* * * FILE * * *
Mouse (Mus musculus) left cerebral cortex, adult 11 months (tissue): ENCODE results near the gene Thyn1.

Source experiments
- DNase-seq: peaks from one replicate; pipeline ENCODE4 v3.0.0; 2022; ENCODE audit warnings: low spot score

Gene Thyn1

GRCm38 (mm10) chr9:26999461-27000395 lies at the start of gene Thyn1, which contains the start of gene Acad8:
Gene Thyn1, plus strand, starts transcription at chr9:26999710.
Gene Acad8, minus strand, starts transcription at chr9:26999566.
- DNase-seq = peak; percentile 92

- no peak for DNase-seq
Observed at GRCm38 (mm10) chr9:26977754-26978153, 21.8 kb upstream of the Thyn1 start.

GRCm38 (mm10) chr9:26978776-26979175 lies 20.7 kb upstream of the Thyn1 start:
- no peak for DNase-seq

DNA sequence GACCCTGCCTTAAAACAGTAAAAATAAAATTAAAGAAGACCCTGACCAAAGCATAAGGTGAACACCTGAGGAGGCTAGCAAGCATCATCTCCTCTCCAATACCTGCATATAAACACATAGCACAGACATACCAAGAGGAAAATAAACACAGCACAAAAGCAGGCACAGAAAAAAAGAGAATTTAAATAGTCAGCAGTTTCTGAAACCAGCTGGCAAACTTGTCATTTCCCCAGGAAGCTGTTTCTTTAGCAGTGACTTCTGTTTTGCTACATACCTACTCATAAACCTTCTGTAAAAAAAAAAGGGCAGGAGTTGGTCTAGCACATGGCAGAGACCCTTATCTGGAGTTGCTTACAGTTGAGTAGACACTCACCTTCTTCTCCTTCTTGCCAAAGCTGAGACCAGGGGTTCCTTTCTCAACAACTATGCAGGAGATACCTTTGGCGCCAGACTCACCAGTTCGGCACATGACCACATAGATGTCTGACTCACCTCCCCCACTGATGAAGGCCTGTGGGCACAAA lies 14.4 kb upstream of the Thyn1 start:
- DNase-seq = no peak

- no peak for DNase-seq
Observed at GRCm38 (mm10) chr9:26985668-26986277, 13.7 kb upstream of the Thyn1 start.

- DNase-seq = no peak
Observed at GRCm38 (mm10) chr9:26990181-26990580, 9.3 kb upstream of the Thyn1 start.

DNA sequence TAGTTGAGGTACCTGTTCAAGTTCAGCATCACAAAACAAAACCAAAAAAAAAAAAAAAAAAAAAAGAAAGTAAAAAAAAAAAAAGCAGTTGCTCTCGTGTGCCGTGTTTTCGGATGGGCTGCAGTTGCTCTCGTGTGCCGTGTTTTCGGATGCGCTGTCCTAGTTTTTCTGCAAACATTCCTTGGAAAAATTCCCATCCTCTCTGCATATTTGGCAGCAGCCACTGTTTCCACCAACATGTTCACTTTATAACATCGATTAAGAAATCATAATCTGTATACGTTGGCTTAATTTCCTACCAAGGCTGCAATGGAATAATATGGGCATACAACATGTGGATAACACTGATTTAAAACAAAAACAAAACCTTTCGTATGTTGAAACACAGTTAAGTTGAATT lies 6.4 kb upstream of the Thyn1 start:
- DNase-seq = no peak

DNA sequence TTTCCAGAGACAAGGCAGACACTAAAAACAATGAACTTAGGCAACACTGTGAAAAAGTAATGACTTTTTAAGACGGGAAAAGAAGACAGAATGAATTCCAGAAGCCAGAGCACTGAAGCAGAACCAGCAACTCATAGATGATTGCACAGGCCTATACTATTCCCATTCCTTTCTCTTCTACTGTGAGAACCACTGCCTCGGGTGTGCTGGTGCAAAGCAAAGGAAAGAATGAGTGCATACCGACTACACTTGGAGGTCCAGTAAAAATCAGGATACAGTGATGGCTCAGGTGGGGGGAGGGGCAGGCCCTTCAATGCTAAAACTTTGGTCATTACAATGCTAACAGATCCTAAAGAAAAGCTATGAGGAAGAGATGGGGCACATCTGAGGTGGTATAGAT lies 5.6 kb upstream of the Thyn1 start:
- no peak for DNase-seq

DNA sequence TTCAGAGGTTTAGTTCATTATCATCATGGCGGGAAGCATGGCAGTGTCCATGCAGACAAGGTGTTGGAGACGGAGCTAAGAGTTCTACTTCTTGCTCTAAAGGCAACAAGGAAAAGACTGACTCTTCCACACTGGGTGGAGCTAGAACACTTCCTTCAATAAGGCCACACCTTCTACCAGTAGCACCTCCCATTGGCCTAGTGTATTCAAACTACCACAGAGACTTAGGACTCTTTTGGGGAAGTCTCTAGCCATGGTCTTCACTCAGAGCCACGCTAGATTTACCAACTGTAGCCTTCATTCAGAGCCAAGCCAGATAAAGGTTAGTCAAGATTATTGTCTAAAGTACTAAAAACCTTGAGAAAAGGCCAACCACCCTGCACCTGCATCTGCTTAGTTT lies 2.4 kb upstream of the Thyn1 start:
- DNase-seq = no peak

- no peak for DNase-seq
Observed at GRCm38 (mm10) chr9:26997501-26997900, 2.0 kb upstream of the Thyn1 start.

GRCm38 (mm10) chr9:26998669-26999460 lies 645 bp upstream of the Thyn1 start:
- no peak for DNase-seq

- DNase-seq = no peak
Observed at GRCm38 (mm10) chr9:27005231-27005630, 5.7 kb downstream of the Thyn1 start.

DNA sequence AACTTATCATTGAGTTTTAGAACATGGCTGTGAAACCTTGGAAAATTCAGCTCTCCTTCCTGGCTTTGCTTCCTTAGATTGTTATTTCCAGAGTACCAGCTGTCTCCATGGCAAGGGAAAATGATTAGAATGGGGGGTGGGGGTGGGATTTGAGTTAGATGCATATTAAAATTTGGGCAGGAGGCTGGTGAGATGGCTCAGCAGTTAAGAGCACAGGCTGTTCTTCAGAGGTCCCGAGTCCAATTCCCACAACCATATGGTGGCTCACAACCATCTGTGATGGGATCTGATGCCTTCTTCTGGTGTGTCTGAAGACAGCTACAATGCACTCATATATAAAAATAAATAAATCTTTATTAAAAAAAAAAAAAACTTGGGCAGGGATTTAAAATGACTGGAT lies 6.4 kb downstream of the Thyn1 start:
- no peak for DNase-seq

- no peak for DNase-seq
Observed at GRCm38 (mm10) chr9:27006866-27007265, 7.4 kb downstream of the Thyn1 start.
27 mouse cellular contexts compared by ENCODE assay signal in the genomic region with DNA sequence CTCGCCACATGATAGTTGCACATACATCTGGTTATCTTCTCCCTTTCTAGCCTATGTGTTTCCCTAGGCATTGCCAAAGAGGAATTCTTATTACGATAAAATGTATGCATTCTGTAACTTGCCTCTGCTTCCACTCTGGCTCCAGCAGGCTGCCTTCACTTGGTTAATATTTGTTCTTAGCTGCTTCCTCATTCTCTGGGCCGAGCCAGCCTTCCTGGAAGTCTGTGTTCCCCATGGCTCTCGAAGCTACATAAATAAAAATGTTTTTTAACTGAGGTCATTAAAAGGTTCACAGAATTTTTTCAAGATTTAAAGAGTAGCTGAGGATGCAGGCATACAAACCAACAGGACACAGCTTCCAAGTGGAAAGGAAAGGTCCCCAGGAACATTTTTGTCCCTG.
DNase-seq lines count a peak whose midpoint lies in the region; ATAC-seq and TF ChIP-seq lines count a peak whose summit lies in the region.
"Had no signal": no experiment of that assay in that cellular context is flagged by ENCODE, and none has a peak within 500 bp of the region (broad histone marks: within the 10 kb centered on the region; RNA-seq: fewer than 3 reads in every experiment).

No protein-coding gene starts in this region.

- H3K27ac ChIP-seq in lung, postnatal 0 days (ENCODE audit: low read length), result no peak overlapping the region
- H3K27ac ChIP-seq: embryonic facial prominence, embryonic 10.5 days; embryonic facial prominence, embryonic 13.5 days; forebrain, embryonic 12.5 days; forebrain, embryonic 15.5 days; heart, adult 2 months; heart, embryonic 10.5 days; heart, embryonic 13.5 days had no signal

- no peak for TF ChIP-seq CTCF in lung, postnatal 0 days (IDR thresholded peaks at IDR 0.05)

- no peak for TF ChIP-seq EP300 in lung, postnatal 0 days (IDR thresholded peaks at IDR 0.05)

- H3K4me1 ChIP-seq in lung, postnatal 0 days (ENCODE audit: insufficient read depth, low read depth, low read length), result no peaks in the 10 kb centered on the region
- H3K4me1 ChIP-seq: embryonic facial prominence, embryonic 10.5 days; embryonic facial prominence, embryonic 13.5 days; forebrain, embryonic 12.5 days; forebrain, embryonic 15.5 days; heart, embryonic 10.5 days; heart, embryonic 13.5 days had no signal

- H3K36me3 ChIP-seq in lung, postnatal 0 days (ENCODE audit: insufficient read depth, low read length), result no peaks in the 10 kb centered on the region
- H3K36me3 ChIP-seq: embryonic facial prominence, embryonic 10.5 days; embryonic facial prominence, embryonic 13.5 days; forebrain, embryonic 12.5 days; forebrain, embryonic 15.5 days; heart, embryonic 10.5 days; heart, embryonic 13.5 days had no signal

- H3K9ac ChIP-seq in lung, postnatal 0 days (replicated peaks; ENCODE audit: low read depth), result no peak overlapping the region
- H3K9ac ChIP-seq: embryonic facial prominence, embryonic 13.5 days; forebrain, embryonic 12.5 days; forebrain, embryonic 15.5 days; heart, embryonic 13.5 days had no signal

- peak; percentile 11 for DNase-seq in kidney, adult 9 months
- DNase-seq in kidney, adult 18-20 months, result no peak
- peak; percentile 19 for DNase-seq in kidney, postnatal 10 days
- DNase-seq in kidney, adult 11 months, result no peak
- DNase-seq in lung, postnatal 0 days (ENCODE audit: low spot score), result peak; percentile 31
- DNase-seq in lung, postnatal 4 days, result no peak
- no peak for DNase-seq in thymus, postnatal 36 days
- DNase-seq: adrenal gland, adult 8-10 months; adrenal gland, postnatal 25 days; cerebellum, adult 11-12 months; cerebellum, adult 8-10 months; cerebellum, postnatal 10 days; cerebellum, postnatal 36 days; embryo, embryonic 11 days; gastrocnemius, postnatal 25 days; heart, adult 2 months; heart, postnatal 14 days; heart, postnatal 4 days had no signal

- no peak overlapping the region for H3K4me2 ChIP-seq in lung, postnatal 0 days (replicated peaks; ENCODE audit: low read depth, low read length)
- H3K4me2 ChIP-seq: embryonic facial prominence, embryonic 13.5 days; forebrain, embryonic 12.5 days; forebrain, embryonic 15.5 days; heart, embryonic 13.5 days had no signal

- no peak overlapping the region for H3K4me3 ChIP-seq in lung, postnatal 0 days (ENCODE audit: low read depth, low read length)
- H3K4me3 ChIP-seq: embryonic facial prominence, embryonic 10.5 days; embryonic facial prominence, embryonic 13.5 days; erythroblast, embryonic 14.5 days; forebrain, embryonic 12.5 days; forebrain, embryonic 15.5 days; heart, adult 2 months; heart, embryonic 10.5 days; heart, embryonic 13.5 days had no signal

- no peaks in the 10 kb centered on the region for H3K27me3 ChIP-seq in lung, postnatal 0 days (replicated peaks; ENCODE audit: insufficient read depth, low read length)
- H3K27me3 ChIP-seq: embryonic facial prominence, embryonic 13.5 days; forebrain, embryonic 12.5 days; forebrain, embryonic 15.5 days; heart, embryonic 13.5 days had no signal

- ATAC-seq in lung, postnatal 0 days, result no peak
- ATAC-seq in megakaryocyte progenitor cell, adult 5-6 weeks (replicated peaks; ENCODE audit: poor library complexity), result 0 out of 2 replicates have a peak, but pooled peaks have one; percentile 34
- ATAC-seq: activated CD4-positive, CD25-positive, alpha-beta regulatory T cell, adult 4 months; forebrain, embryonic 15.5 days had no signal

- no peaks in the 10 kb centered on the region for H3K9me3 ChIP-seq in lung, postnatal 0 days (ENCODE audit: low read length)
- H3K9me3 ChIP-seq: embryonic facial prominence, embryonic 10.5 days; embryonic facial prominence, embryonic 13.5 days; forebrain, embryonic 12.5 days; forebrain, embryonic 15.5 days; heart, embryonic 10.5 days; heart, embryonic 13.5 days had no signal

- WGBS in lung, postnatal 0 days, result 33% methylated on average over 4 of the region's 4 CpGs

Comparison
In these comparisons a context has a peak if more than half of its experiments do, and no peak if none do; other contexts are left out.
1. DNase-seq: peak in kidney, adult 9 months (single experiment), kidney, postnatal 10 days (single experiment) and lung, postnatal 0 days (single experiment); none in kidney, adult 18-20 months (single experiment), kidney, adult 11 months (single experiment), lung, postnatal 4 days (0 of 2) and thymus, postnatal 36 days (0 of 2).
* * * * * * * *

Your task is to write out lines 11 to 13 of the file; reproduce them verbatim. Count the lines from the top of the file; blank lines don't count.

GRCm38 (mm10) chr9:26978776-26979175 lies 20.7 kb upstream of the Thyn1 start:
- no peak for DNase-seq

DNA sequence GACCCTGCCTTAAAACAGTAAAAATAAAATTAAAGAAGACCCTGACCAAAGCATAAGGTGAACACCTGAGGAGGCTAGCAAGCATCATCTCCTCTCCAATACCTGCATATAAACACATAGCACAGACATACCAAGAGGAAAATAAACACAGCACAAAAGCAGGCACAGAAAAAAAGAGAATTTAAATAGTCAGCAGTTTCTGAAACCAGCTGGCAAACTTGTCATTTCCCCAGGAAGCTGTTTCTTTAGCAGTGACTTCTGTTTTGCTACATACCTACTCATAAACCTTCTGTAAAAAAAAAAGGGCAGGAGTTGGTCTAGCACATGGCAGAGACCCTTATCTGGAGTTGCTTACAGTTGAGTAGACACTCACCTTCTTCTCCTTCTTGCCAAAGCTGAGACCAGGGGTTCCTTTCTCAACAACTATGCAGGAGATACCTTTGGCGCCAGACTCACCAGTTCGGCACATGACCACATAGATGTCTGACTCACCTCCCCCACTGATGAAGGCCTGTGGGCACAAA lies 14.4 kb upstream of the Thyn1 start: